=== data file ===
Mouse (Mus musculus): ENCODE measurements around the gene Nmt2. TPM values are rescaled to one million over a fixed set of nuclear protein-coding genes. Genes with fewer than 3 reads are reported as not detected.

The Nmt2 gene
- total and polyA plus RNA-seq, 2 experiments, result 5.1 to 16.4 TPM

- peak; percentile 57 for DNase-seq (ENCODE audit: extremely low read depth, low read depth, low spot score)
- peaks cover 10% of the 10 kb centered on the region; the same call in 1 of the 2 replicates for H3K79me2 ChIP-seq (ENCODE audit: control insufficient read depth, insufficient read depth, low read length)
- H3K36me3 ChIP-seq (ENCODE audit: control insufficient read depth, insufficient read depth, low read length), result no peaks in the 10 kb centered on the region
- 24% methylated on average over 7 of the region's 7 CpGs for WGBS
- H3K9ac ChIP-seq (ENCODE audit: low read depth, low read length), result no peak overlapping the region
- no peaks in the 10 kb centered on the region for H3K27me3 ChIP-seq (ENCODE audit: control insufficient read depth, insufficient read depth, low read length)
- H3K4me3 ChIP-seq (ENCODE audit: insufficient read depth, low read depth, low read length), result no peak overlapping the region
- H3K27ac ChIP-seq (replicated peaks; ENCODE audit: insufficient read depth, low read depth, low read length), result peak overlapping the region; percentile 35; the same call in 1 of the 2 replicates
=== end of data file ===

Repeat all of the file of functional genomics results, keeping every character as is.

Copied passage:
Mouse (Mus musculus): ENCODE measurements around the gene Nmt2. TPM values are rescaled to one million over a fixed set of nuclear protein-coding genes. Genes with fewer than 3 reads are reported as not detected.

The Nmt2 gene
- total and polyA plus RNA-seq, 2 experiments, result 5.1 to 16.4 TPM

- peak; percentile 57 for DNase-seq (ENCODE audit: extremely low read depth, low read depth, low spot score)
- peaks cover 10% of the 10 kb centered on the region; the same call in 1 of the 2 replicates for H3K79me2 ChIP-seq (ENCODE audit: control insufficient read depth, insufficient read depth, low read length)
- H3K36me3 ChIP-seq (ENCODE audit: control insufficient read depth, insufficient read depth, low read length), result no peaks in the 10 kb centered on the region
- 24% methylated on average over 7 of the region's 7 CpGs for WGBS
- H3K9ac ChIP-seq (ENCODE audit: low read depth, low read length), result no peak overlapping the region
- no peaks in the 10 kb centered on the region for H3K27me3 ChIP-seq (ENCODE audit: control insufficient read depth, insufficient read depth, low read length)
- H3K4me3 ChIP-seq (ENCODE audit: insufficient read depth, low read depth, low read length), result no peak overlapping the region
- H3K27ac ChIP-seq (replicated peaks; ENCODE audit: insufficient read depth, low read depth, low read length), result peak overlapping the region; percentile 35; the same call in 1 of the 2 replicates